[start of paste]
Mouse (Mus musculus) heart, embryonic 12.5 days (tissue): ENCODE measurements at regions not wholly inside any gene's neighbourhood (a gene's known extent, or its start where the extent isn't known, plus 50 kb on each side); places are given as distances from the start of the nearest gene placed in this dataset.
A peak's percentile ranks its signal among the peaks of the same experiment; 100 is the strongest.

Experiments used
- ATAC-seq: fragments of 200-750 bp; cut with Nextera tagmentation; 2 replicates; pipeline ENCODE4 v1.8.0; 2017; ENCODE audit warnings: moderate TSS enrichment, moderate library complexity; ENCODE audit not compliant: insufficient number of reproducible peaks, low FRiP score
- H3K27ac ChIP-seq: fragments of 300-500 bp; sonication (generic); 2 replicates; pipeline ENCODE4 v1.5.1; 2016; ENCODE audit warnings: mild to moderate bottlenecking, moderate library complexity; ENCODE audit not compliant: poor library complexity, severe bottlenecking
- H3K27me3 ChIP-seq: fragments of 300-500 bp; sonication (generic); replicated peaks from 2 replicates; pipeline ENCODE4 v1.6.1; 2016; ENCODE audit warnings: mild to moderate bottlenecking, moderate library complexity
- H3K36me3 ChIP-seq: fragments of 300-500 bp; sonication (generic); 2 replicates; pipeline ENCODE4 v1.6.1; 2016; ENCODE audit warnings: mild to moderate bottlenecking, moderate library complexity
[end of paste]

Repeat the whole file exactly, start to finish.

Mouse (Mus musculus) heart, embryonic 12.5 days (tissue): ENCODE measurements at regions not wholly inside any gene's neighbourhood (a gene's known extent, or its start where the extent isn't known, plus 50 kb on each side); places are given as distances from the start of the nearest gene placed in this dataset.
A peak's percentile ranks its signal among the peaks of the same experiment; 100 is the strongest.

Experiments used
- ATAC-seq: fragments of 200-750 bp; cut with Nextera tagmentation; 2 replicates; pipeline ENCODE4 v1.8.0; 2017; ENCODE audit warnings: moderate TSS enrichment, moderate library complexity; ENCODE audit not compliant: insufficient number of reproducible peaks, low FRiP score
- H3K27ac ChIP-seq: fragments of 300-500 bp; sonication (generic); 2 replicates; pipeline ENCODE4 v1.5.1; 2016; ENCODE audit warnings: mild to moderate bottlenecking, moderate library complexity; ENCODE audit not compliant: poor library complexity, severe bottlenecking
- H3K27me3 ChIP-seq: fragments of 300-500 bp; sonication (generic); replicated peaks from 2 replicates; pipeline ENCODE4 v1.6.1; 2016; ENCODE audit warnings: mild to moderate bottlenecking, moderate library complexity
- H3K36me3 ChIP-seq: fragments of 300-500 bp; sonication (generic); 2 replicates; pipeline ENCODE4 v1.6.1; 2016; ENCODE audit warnings: mild to moderate bottlenecking, moderate library complexity